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Northern High Plains cotton acres more than double in past 5 years

• By Kay Ledbetter •

texas cotton harvest

Cotton harvest at the Texas A&M AgriLife Extension Service RACE plots in the High Plains. — Texas A&M AgriLife photo by Kay Ledbetter

Cotton acreage continues to boom in the Texas High Plains north of Interstate 40, more than doubling in the past five years. Whether that is due to water savings or projections for improved profitability, Texas A&M AgriLife Extension Service specialists don’t foresee a slowdown in growth in the near future.

Since 2013, there has been a significant increase in cotton acreage in the Texas High Plains, said Dr. Jourdan Bell, AgriLife Extension agronomist, Amarillo.

Driving this acreage explosion is primarily the reduction in the saturated thickness of the Ogallala Aquifer in this region, which has resulted in declining irrigation well capacities, Bell said. As a result, producers are finding it harder to meet the full crop water demand of corn.

Because cotton is a drought-tolerant crop, it is an excellent companion crop for Texas High Plains irrigated acres, she said. Incorporating cotton into a corn rotation allows producers to concentrate irrigation on corn and maintain corn production goals while planting their remaining irrigated acreage to a drought-tolerant crop.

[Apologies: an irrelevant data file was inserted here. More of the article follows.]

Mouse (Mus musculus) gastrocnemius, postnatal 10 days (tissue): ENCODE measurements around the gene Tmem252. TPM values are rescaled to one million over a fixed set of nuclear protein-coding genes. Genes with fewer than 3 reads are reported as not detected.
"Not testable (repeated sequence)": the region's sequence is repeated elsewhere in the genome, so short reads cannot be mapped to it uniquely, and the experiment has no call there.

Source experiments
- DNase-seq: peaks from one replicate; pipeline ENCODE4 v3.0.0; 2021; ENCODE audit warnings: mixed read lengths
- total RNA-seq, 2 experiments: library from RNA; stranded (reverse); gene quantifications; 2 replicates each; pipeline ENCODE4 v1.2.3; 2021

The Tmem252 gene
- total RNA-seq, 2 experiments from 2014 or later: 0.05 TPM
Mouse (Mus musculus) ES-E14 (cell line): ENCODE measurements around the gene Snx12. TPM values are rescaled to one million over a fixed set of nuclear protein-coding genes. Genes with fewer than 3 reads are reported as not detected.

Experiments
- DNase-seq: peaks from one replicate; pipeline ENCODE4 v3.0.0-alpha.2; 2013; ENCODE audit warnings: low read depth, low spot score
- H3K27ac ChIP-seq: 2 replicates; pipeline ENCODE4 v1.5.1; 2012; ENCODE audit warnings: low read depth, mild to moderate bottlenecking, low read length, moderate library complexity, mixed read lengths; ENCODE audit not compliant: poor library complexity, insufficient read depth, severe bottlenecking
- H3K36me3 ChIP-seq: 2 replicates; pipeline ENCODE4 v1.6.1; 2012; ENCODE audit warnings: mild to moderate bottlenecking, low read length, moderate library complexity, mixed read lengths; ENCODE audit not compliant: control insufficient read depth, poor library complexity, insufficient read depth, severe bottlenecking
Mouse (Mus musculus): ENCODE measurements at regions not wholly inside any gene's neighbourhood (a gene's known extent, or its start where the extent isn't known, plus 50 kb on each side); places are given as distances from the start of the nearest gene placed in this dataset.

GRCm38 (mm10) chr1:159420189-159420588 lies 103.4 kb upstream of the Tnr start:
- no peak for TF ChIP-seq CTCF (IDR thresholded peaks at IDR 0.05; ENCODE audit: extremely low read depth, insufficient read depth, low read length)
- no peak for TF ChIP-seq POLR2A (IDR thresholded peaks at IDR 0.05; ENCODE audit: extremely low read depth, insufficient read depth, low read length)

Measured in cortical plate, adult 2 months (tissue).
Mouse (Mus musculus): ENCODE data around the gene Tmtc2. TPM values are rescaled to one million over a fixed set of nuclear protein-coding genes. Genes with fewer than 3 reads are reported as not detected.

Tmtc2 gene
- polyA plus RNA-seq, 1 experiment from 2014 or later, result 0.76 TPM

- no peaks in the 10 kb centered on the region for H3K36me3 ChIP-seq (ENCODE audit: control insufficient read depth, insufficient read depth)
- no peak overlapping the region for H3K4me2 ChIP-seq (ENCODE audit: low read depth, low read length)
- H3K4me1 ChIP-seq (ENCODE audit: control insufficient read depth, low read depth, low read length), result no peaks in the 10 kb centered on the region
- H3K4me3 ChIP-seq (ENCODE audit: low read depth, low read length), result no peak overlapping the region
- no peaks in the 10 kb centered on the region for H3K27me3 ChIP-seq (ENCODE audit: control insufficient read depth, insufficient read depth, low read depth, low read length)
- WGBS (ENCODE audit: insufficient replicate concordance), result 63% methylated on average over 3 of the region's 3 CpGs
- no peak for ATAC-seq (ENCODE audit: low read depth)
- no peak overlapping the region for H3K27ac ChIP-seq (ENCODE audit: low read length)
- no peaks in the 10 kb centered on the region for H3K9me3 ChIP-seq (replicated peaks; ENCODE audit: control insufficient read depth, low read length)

Of significance, new early and early mid-maturity cotton varieties are better adapted to this production region with improved yield potentials, Bell said.

Breaking down the numbers

“The most interesting commonality among the counties with the most growth is their location; four of the five are located north, or largely north, of the Interstate 40 corridor,” said Dr. Justin Benavidez, AgriLife Extension economist, Amarillo. “The growth in cotton acreage north of Amarillo is largely a result of agronomic factors and, one year of difficult planting aside, doesn’t seem to be slowing down.”

growth of texas cotton acres